Land investigations official collapses, dies in Nairobi.Nyanjwa developed breathing complications and collapsed while at lunch with friends.
Antipas Nyanjwa was on Monday having lunch with three friends in a hotel in Upper Hill, Nairobi when he had breathing difficulties and collapsed.
The friends picked him up and rushed him to the Coptic Hospital, about two kilometres away but he did not make it.
Doctors declared the deputy director of investigations at the National Land Commission dead on arrival.
Officials suspect heart attack, but the death is being investigated. The food he was eating was taken for tests. A postmortem is planned to find the cause of death.
One of the friends told the family Nyanjwa asked him to ensure he gets a decent send-off.
“It seems he knew he was dying. He asked to be given a decent send-off,” said one of the friends.
Nyanjwa had a history of heart-related complications and had apparently recovered from Covid-19.
Witnesses said he was fit and in jovial mod hours before his death. He had left office at Bishop Gardens to the area.
Officials at the commission said Nyanjwa had been moved to Homa Bay as the county coordinator but had yet to report to work. He was moved on July 20 last year but appealed the decision.
On April 7, acting NLC secretary Kabale Tache directed Nyanjwa to immediately report to his new posting.
“Further to your transfer to Homa Bay county vide letter dated 20th July 2020 and your appeal dated 28th July 2020, I am writing to notify you that the matter was deliberated by the commission during its 81st sitting that was held on 25th and 29th March 2021.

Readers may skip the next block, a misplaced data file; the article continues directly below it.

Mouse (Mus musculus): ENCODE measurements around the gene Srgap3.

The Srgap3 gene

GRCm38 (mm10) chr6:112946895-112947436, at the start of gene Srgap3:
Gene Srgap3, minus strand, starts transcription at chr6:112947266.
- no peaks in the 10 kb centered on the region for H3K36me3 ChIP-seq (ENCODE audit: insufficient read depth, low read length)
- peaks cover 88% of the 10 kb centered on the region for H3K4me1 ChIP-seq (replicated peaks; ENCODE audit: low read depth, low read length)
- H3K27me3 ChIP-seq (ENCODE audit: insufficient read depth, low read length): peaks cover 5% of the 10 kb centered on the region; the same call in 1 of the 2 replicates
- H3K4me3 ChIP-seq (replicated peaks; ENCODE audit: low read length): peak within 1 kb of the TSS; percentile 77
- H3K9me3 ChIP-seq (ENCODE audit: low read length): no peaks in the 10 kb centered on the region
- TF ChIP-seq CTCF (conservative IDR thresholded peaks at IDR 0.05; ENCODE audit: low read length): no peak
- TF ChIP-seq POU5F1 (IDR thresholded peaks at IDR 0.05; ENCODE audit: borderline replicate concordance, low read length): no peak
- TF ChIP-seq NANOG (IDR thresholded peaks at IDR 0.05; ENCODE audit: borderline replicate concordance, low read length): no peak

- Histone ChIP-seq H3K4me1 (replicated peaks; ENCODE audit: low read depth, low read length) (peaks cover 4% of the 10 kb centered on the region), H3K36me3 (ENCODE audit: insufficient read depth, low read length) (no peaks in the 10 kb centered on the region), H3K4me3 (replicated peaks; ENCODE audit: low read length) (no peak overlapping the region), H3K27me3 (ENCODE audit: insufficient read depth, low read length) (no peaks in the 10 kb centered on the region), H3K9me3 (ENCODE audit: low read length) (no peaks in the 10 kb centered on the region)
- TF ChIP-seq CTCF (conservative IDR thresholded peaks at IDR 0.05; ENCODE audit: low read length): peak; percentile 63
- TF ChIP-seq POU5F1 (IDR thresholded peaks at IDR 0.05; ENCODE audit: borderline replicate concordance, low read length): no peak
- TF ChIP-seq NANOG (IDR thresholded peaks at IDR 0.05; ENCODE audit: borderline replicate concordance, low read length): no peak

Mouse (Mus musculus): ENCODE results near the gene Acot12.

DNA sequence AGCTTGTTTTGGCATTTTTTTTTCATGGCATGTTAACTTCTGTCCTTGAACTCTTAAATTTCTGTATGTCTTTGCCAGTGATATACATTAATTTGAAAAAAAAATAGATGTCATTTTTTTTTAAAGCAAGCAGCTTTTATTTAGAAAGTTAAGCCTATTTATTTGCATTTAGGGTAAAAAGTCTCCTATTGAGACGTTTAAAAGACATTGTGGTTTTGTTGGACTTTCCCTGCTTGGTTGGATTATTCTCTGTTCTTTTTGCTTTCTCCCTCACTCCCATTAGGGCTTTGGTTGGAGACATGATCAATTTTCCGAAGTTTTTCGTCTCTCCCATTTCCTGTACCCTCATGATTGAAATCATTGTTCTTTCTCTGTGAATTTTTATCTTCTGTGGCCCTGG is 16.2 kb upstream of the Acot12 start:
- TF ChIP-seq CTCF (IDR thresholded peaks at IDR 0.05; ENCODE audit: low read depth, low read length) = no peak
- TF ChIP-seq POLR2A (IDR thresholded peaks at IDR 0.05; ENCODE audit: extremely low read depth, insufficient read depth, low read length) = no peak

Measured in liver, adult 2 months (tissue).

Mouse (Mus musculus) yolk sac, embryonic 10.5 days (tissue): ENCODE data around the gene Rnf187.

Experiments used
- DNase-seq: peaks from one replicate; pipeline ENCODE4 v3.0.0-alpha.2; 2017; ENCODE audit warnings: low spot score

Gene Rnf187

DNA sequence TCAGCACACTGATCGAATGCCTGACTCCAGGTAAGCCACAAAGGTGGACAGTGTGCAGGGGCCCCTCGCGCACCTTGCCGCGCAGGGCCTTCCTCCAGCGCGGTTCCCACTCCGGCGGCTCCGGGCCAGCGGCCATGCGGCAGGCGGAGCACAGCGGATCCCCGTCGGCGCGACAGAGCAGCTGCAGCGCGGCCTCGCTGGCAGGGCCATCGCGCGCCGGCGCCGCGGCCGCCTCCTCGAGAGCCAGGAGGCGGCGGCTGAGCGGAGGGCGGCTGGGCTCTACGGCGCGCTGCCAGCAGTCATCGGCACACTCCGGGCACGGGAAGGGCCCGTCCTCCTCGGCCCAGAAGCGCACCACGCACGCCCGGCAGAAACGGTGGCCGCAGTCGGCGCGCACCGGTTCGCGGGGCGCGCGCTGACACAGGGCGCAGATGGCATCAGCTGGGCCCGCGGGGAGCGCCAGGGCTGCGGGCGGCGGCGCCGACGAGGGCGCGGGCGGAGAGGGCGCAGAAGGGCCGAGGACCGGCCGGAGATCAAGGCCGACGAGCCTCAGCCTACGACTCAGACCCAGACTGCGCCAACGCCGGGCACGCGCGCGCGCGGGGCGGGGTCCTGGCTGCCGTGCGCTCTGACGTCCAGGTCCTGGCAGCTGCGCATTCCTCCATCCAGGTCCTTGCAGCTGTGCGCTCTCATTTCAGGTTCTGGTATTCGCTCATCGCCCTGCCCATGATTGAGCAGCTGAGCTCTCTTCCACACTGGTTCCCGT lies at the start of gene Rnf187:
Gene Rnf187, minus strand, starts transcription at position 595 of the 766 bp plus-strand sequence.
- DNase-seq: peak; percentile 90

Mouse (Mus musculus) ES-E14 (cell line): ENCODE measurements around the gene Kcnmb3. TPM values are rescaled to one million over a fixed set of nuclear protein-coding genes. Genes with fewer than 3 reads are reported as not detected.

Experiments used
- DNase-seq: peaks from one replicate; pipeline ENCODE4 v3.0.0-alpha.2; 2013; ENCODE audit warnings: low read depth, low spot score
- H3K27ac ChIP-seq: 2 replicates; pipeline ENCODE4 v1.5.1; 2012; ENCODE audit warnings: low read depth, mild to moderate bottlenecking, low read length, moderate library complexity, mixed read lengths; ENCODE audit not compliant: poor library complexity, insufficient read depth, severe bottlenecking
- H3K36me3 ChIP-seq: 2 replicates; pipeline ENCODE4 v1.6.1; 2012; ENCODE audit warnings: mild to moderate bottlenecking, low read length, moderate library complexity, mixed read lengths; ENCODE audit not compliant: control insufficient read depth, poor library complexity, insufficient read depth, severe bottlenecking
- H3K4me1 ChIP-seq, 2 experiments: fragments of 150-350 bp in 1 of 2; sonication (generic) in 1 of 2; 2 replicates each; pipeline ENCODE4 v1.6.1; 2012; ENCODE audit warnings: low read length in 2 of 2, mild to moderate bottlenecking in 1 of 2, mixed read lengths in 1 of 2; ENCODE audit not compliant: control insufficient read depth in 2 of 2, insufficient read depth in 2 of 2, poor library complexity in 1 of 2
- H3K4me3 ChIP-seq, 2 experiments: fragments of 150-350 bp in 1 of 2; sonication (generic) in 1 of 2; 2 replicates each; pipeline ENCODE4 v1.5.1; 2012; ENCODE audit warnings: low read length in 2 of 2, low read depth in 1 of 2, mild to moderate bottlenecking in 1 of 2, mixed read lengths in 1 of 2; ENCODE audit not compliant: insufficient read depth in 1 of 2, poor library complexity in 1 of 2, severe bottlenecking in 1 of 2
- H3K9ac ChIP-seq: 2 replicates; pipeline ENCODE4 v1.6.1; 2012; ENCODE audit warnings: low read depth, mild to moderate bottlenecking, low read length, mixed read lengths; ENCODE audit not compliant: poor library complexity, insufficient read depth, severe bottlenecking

“It was resolved that you ought to have reported to Homa Bay county as envisaged. Pursuant to this, I am writing to ask you to report to Homa Bay county with immediate effect,” said Tache in her letter.
Insiders said this did not please Nyanjwa who saw it as a punishment, having cited health as one of the reasons he did not want to be moved.
He was the deputy head of investigations at the commission since 2014 when he joined from the Directorate of Criminal Investigations.
Nyanjwa had served as the deputy head of document examination section of the forensic unit at the DCI. He had also served as an instructor at the DCI academy.
“He was one of the celebrated document examiners in the country. He was a dedicated man,” said one of his colleagues who had worked with him at the DCI.
Officials at the commission said Nyanjwa had been expressing fears for his life over investigations on land cartels he was handling. He reported the fears to his bosses.
Nyanjwa’s death comes a month after the deputy director of communication Jennifer Wambua was found murdered in Ngong. Three suspects have since been arrested over the death as the probe into the murder goes on. She was strangled by bare hands.
Police said they had not established a link between the two deaths.
On November 28, 2008, Nyanjwa was attacked and seriously wounded as he and his wife Violet drove to their home in Kisumu.
Court documents showed about four people wearing police jungle jackets and claiming they were police officers from Winam Camp showed up and engaged them in a conversation before they attacked the couple.
He and his wife were cut at the back of the head. He woke up at Aga Khan Hospital after four days and was later airlifted to Aga Khan University Hospital in Nairobi for further treatment.
His wife was treated at Aga Khan Hospital and discharged the same day.
The attackers robbed Nyanjwa of his pistol, Sh328,000, two mobile phones and other personal effects. Two of the suspects were later arrested and jailed over the incident.
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